Call our surgery on 01782 590040 to book an appointment.

Extended Primary Care Services

The NHS General Practice Forward View (GPFV) outlines a five-year plan to sustain and transform general practice. One of the national requirements it includes is for Enhanced access primary care services to be available to all patients for both pre-bookable and same day appointments from 1 September 2018.

Under Enhanced access Primary Care Services programme, there is a requirement for patients to be able to access 1½ hours additional appointments after 6.30pm each week day and an effective weekend service based on the local needs of the area. All practices must be able to direct patients to the service and offer a choice of evening or weekend appointments on an equal footing to core hours appointments.

To deliver extended access primary care services that are equitable to all patients and sustainable, practices and GP federations are working collaboratively. This could mean that patients will be required to visit a nearby practice other than their own GP surgery. The clinicians delivering care to patients, even those registered with another practice, will be able to view the medical records of patients to ensure effective clinical care.

As part of the scheme, practices are coming together to transform the way primary care services are delivered over the next three years. Practices are continuing to develop their current workforce models so that patients are directed to the most appropriate healthcare professional to meet their needs at their first appointment. This is not always a GP and so practices are working towards involving other primary care professionals as part of the model. The additional capacity will also mean more time can be spent in practices to provide longer appointment for patients with more complex needs, such as frail and elderly people.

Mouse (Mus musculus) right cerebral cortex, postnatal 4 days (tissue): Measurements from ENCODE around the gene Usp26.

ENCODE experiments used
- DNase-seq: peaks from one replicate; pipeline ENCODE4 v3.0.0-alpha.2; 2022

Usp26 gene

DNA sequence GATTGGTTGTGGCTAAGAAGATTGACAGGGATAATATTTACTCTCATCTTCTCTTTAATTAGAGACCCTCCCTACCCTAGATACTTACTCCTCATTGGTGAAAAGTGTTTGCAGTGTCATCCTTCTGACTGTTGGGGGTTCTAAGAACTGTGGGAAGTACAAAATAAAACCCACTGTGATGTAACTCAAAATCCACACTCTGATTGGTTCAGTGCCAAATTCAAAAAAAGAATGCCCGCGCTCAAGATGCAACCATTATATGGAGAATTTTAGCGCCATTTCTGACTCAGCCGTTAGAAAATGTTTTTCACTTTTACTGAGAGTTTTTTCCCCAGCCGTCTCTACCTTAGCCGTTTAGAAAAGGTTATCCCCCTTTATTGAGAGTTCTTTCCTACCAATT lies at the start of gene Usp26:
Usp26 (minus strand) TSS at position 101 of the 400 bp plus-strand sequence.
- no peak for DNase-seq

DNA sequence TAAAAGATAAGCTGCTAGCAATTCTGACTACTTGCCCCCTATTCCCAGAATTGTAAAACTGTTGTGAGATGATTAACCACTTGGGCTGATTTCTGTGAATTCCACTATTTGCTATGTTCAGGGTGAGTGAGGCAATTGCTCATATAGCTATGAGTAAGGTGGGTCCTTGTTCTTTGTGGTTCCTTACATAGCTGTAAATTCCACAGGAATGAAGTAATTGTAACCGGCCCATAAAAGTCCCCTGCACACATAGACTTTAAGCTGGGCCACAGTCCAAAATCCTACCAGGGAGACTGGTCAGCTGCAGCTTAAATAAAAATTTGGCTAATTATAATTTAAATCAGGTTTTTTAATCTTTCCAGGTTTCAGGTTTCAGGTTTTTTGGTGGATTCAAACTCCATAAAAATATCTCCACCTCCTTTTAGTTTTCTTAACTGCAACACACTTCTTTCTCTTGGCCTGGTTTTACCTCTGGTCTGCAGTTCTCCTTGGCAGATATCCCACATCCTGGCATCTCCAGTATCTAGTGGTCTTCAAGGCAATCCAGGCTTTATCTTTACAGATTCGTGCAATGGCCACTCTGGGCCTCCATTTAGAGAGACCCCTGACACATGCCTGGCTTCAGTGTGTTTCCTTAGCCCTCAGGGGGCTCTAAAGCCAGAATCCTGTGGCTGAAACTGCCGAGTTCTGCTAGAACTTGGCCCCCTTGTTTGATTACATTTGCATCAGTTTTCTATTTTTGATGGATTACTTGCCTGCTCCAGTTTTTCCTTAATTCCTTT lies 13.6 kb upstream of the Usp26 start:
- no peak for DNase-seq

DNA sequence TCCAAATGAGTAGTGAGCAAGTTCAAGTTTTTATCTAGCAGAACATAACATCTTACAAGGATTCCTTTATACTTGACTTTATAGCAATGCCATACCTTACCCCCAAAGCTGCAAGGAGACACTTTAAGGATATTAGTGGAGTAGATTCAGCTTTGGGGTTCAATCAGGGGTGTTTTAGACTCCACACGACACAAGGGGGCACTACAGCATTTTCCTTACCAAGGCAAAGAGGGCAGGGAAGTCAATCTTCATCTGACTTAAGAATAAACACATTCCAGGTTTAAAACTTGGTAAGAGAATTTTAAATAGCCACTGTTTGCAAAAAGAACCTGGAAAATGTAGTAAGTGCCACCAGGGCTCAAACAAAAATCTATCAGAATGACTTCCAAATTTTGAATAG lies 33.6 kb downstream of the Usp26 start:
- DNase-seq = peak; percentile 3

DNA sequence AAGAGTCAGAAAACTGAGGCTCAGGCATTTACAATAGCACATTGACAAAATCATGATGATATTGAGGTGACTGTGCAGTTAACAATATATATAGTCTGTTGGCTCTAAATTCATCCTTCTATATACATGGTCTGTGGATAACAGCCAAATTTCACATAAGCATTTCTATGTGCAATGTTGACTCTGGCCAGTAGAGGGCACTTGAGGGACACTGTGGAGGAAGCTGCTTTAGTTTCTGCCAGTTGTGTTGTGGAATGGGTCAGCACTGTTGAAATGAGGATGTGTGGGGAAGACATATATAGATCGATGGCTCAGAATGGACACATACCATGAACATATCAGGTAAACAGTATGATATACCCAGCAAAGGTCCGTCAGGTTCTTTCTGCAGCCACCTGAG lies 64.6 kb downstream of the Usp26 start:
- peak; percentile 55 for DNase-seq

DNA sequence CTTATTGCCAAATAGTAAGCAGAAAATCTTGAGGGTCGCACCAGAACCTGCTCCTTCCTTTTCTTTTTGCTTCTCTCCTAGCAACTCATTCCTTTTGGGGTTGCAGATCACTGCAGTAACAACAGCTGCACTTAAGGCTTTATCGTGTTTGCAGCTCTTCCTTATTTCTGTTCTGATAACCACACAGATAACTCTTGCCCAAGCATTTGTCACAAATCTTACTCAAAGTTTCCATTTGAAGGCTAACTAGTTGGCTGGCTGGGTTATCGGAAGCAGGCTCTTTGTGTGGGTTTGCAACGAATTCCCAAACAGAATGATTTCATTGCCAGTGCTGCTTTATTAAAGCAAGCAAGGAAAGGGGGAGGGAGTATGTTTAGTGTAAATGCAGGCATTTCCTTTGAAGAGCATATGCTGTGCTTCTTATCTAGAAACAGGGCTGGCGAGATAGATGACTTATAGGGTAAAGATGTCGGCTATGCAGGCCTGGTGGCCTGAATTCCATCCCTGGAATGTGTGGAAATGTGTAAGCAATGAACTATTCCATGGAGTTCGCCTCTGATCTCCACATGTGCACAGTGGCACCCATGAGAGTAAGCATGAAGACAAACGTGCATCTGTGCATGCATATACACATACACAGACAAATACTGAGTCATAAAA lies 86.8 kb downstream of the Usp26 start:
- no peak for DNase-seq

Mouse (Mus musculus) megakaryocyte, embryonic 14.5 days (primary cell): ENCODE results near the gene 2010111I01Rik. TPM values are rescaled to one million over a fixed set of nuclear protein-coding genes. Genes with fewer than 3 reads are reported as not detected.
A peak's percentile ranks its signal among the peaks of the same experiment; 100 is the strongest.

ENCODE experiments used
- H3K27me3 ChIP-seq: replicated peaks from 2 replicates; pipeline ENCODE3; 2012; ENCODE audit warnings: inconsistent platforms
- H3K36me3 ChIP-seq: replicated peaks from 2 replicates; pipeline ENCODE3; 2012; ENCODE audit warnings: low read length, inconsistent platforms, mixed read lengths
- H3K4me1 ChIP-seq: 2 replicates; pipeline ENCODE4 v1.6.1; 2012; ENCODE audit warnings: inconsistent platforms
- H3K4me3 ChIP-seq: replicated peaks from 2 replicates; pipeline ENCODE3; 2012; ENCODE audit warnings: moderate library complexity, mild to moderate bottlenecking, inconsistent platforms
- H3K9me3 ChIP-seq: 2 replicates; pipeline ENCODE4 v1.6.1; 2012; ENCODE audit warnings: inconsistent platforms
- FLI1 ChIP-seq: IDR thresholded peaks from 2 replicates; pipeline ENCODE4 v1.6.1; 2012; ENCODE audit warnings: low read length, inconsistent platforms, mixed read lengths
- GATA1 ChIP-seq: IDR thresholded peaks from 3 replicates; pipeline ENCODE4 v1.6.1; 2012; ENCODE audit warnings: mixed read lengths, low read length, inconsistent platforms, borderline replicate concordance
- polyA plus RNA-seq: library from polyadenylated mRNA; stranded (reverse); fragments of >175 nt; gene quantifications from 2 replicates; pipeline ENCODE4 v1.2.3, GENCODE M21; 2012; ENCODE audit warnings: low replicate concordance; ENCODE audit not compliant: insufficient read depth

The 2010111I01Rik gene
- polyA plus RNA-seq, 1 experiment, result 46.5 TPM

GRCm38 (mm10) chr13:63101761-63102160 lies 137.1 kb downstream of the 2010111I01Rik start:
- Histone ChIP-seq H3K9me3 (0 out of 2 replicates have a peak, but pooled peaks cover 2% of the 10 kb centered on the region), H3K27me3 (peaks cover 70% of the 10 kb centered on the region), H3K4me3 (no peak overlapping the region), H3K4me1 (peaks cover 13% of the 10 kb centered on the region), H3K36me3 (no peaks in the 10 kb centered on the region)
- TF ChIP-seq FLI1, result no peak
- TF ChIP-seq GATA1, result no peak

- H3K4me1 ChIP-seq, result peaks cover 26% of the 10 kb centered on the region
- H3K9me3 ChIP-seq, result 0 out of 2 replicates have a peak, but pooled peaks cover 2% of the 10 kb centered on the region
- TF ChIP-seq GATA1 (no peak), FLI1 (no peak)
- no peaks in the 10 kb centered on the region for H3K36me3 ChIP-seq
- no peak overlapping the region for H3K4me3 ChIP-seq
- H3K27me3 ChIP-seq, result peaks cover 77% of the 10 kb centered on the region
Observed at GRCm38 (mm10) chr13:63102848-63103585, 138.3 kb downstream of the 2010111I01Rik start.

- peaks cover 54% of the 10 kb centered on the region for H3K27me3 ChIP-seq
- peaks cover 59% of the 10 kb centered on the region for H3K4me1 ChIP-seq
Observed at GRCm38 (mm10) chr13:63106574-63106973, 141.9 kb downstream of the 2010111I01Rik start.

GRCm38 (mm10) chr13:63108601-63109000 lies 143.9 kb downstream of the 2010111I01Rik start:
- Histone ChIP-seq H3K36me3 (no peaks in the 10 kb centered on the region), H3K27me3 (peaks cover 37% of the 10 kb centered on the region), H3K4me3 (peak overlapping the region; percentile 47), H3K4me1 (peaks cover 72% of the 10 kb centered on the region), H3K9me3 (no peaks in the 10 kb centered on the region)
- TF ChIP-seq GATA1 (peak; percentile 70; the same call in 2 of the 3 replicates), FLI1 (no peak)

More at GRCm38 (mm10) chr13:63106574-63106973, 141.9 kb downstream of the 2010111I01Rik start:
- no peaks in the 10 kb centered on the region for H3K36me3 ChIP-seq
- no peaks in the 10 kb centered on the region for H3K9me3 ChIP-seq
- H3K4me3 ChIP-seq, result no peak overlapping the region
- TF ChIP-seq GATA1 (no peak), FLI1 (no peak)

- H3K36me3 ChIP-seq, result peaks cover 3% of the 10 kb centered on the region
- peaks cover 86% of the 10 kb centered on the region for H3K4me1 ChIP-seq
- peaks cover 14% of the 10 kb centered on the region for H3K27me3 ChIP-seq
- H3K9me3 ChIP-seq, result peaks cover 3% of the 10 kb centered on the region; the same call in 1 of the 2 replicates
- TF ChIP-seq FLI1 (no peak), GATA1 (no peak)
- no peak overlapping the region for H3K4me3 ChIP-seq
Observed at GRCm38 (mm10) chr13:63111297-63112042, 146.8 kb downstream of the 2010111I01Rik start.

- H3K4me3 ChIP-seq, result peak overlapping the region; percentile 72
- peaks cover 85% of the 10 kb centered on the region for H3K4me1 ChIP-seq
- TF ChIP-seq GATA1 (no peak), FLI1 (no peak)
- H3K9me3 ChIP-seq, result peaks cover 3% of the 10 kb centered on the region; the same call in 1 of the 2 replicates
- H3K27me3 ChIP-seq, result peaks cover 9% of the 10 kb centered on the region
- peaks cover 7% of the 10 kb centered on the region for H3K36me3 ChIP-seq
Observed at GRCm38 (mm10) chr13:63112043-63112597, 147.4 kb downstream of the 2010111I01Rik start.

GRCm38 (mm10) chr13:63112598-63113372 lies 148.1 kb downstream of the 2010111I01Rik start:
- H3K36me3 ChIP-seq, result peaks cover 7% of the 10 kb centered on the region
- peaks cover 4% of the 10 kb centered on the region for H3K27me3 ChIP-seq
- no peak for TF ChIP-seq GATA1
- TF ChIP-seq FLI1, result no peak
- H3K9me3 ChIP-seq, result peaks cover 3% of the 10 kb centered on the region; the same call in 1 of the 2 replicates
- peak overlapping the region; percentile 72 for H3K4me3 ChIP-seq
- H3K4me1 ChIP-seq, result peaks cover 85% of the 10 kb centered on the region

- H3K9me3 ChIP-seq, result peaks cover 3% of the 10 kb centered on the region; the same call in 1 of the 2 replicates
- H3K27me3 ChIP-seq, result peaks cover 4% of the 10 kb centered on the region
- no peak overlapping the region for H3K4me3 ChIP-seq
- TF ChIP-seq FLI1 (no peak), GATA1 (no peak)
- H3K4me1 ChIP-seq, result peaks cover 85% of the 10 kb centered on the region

The Enhanced access Service aims to respond to the needs of the local population in each area and respond to the feedback we received from our engagement with patients and the public. Your local GP surgery will be able to advise you on the arrangements for your own practice. To book an appointment, patients simply need to contact their own GP surgery.

GDPR

GENERAL DATA PROTECTION REGULATION
Your personal and health information is really important. So we are making some changes to how we collect and use that data. They reflect the rights and protection you are entitled to under the new General Data Protection Regulation (GDPR). This come into effect on 25th May 2018.
Our privacy notice and how we use your information document, explains what information we hold about you, how and why we use that information, how we retain and secure this information, who we share this information with and for what purposes.
Please click on the links below, these documents can also be found in surgery;

ANTIOBIOTIC GUARDIAN

Here at Dunrobin Street Medical Centre we are Antibiotic Guardians.
Antibiotic resistance is one of the biggest threats facing us today.
Why it is relevant to you: without effective antibiotics many routine treatments will become increasingly dangerous. Setting broken bones, basic operations, even chemotherapy and animal health all rely on access to antibiotics that work.
What we want you to do: To slow resistance we need to cut the unnecessary use of antibiotics. We invite the public, students and educators, farmers, the veterinary and medical communities and professional organisations, to become Antibiotic Guardians.
Call to action: Choose one simple pledge about how you’ll make better use of antibiotics and help save these vital medicines from becoming obsolete.

For more information please click on the hyperlink below:

ANTIOBIOTIC